Pasta is a convenient, nutritious, easy-to-prepare meal for families. Pasta pleases even the pickiest of young eaters. And now, even more good news: new research shows that pasta consumption in children and adolescents is associated with a better diet quality than that of children who do not eat pasta. The research, which was presented at the 2017 Experimental Biology conference at the end of April in Chicago, demonstrated that young pasta-eaters have greater intakes of important vitamins and minerals and lower intakes of saturated fat and total fat in the diet compared to their peers who do not consume pasta.
The research, “Pasta Consumption in American Children and Adolescents is Associated with Greater Daily Intake of Shortfall Nutrients as Defined by the 2015 Dietary Guidelines, Improved Diet Quality and Lower Added Sugar Intake,” was conducted by Nutritional Strategies, Inc. on behalf of the National Pasta Association. The study examined associations between pasta consumption, shortfall nutrient intakes as defined by the 2015 Dietary Guidelines (2015 DG) and diet quality in comparison to non-pasta consumption in U.S. children and adolescents (ages 2-18). Pasta consumption was defined as all dry domestic and imported pasta/noodle varieties made with only wheat and no egg. The data review did not look at any health outcomes associated with pasta consumption except for the ones specified below.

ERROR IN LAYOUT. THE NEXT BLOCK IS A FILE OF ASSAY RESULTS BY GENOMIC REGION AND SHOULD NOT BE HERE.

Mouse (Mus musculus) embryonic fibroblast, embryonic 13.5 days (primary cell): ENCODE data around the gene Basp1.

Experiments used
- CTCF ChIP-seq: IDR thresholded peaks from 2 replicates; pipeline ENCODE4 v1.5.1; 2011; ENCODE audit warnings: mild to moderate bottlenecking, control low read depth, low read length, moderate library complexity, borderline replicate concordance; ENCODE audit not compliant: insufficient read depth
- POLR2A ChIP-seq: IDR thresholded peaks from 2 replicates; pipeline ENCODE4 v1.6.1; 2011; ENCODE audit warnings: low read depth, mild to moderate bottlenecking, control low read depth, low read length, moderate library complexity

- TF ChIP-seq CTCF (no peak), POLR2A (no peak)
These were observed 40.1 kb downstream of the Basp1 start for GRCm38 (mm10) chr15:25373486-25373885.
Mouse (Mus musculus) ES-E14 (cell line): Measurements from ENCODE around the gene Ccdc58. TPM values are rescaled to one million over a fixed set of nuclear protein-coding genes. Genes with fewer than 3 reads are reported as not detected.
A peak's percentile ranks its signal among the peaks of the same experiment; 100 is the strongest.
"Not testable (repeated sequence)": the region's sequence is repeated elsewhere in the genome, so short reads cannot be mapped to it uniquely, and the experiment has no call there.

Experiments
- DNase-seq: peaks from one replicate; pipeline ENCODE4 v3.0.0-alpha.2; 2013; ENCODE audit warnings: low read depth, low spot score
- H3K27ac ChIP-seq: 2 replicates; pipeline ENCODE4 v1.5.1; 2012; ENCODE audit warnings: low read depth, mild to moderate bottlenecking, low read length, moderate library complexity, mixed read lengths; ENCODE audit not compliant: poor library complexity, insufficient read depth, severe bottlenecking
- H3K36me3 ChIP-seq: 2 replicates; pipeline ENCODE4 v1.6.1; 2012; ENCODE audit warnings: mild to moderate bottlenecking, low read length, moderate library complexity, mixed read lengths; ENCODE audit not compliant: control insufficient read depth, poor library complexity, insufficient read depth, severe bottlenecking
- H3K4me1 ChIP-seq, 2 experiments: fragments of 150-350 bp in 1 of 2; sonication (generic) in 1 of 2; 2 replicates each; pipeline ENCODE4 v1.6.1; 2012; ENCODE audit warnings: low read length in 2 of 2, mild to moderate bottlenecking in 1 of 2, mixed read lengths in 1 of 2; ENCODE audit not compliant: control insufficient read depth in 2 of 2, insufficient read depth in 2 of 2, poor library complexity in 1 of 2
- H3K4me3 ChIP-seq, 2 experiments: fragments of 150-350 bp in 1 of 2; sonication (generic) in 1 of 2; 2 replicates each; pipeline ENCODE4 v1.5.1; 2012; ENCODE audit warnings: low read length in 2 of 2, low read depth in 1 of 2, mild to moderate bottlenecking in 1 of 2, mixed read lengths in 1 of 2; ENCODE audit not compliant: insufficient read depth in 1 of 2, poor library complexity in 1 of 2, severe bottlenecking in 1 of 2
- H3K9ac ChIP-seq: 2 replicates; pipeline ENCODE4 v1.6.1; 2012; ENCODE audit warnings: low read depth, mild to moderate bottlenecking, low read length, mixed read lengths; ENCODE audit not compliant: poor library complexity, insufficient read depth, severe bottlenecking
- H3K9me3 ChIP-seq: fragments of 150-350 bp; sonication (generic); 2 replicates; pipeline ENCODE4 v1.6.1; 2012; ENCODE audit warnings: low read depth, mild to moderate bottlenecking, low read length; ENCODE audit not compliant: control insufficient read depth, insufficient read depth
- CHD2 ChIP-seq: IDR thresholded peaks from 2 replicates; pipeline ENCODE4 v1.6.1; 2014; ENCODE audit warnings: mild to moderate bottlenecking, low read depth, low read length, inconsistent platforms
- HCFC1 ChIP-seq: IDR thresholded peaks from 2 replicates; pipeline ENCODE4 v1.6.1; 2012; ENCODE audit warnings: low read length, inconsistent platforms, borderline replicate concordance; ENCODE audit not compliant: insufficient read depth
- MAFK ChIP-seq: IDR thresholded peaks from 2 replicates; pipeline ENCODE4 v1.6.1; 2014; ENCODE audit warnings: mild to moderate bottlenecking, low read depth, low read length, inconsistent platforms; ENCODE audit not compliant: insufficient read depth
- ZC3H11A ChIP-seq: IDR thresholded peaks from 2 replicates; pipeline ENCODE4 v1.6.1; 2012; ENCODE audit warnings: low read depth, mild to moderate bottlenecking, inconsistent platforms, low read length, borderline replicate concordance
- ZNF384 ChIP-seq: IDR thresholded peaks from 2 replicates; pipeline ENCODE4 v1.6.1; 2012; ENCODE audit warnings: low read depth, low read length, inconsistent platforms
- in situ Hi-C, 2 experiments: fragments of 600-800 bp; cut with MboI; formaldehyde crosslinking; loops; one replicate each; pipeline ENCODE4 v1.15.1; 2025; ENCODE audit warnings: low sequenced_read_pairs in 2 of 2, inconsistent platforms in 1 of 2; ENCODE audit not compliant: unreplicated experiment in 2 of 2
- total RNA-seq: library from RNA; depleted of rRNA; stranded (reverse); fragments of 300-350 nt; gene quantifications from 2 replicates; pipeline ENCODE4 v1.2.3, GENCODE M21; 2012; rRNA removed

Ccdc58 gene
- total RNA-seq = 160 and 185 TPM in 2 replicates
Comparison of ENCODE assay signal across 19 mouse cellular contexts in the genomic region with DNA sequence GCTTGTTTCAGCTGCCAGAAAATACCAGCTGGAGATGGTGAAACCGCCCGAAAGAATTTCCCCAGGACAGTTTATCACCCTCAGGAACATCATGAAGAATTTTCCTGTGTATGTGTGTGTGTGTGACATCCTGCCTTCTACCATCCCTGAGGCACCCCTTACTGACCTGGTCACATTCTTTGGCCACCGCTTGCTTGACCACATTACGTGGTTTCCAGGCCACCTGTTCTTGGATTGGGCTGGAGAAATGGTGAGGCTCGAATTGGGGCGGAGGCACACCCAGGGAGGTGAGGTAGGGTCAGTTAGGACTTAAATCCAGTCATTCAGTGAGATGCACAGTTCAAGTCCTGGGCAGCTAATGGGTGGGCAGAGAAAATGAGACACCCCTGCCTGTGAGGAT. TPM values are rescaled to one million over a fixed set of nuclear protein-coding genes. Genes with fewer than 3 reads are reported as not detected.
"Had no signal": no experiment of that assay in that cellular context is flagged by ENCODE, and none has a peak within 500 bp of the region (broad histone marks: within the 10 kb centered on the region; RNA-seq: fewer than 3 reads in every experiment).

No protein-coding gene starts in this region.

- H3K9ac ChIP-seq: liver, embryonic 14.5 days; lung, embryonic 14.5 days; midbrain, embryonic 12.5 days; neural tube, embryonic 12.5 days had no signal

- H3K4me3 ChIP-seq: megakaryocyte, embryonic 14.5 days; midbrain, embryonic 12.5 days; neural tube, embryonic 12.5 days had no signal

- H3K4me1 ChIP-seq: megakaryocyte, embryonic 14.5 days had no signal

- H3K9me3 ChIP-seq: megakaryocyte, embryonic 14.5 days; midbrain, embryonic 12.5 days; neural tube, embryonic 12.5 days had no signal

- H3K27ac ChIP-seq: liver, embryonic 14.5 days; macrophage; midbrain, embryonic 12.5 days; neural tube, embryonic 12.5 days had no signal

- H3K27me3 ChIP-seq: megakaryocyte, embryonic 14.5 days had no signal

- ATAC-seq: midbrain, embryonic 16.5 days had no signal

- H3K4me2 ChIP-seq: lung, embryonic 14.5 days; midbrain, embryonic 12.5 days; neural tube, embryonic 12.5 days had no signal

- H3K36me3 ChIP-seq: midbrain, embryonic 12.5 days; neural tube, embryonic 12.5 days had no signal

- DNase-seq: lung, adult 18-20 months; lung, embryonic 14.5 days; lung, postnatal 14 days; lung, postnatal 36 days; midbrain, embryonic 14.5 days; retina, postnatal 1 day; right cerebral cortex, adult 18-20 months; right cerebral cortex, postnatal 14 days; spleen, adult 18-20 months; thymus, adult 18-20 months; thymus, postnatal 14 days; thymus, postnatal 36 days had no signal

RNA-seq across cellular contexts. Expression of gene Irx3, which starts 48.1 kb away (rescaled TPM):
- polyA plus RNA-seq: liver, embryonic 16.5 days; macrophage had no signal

From the analysis, researchers identified a number of key positive nutritional dietary patterns associated with children and adolescents who eat pasta as part of their diet compared to those who don’t eat pasta. They are:
- Better overall diet quality (as measured by USDA’s Healthy Eating Index-2010 scale)
- Greater intake of key shortfall nutrients like dietary fiber, folate, iron, magnesium and vitamin E
- Lower daily intakes of saturated fat and total fat
- No significant associations were seen with body weight, waist circumference and body mass index
Pasta has long been celebrated as one of America’s favorite foods and is advocated by nutritionists for its good nutrition.
“Good nutrition is critical to the developing minds and bodies of children and adolescents. Certain grain foods, like pasta, are a great complement to a healthy well-balanced meal and provide plenty of opportunities for improving the diet,” explains registered dietitian Diane Welland, Nutrition Communications Manager for the National Pasta Association. “Think of pasta as a canvas from which you can add nutrient-dense, fiber-rich foods like fresh vegetables, fruits, cheese, lean meats and legumes, when creating meals for your family.”
For more information, recipes and facts about pasta, please visit www.pastafits.org.